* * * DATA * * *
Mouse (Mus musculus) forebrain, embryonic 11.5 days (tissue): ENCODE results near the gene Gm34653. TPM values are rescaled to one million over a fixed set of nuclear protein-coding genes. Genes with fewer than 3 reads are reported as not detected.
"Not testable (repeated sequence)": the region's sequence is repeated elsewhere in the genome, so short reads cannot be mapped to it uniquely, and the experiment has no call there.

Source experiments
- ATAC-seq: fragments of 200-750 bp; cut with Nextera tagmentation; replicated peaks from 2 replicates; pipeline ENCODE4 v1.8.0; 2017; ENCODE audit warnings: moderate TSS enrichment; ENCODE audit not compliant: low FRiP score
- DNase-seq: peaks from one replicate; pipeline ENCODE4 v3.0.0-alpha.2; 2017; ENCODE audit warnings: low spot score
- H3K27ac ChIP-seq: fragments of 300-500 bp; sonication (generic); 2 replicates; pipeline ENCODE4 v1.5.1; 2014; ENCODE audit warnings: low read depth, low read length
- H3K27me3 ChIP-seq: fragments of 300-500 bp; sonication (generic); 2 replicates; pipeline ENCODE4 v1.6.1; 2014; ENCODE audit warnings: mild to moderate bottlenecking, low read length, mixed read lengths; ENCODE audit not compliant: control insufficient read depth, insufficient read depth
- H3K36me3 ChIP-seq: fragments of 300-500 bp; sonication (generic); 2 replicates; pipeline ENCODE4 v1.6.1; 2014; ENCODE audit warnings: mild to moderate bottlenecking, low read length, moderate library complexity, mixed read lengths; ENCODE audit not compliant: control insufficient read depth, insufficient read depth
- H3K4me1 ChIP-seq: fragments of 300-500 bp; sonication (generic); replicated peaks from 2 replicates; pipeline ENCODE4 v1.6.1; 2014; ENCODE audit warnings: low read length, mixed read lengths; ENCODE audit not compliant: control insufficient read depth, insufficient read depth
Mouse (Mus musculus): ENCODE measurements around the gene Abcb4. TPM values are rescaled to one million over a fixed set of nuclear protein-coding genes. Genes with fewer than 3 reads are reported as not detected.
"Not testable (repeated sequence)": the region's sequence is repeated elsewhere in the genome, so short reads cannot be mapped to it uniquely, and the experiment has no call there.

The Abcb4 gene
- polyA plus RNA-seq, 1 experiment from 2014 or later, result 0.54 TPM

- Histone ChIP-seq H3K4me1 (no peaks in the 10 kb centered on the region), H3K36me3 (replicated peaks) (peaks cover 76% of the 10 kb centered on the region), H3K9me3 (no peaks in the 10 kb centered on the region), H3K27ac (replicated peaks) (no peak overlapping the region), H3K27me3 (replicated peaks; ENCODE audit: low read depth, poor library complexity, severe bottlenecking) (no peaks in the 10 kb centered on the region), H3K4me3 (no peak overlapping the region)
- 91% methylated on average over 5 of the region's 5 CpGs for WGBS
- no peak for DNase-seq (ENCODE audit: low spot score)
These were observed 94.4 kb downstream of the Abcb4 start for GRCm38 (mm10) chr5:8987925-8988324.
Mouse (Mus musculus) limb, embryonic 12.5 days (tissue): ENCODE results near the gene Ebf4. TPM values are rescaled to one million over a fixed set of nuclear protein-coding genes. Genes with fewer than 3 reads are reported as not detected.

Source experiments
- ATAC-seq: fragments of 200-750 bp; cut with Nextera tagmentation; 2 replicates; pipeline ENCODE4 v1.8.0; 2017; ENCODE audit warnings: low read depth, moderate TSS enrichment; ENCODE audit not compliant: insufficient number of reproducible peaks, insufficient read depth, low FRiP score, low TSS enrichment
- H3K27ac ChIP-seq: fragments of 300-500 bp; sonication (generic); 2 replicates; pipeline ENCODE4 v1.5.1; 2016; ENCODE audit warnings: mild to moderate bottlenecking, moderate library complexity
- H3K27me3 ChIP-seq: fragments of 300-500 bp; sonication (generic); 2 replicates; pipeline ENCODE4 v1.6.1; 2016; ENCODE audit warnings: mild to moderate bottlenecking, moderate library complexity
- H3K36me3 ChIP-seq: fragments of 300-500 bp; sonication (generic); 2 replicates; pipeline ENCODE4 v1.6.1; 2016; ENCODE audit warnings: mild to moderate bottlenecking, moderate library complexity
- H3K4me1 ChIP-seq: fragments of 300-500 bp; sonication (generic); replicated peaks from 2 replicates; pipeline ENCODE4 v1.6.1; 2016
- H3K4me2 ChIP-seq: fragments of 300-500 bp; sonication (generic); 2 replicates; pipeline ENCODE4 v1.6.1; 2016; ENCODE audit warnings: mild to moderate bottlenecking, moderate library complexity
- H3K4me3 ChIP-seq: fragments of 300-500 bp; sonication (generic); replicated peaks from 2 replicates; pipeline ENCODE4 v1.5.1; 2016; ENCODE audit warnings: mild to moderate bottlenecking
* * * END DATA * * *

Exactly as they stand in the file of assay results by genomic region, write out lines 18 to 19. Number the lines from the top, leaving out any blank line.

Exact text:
Mouse (Mus musculus) limb, embryonic 12.5 days (tissue): ENCODE results near the gene Ebf4. TPM values are rescaled to one million over a fixed set of nuclear protein-coding genes. Genes with fewer than 3 reads are reported as not detected.

Source experiments